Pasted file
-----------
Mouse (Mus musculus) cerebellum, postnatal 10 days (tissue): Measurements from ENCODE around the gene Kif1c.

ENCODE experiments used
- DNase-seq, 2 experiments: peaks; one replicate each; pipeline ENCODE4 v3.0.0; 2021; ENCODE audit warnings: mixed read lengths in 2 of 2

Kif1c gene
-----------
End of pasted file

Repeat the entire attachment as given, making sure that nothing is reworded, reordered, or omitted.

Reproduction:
Mouse (Mus musculus) cerebellum, postnatal 10 days (tissue): Measurements from ENCODE around the gene Kif1c.

ENCODE experiments used
- DNase-seq, 2 experiments: peaks; one replicate each; pipeline ENCODE4 v3.0.0; 2021; ENCODE audit warnings: mixed read lengths in 2 of 2

Kif1c gene